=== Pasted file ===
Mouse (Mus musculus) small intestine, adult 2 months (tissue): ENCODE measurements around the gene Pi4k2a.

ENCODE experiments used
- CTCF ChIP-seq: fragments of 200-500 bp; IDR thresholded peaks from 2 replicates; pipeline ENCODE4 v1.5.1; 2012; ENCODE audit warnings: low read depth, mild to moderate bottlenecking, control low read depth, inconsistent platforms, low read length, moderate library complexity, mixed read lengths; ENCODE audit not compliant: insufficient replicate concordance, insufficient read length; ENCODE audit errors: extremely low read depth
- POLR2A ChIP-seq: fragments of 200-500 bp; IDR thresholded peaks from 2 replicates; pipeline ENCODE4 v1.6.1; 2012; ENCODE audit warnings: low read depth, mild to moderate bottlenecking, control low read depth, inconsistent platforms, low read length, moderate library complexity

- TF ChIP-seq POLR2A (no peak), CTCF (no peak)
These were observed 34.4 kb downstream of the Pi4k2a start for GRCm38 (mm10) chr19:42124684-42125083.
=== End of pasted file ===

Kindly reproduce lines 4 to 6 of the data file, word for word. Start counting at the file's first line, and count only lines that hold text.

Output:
- POLR2A ChIP-seq: fragments of 200-500 bp; IDR thresholded peaks from 2 replicates; pipeline ENCODE4 v1.6.1; 2012; ENCODE audit warnings: low read depth, mild to moderate bottlenecking, control low read depth, inconsistent platforms, low read length, moderate library complexity

- TF ChIP-seq POLR2A (no peak), CTCF (no peak)
These were observed 34.4 kb downstream of the Pi4k2a start for GRCm38 (mm10) chr19:42124684-42125083.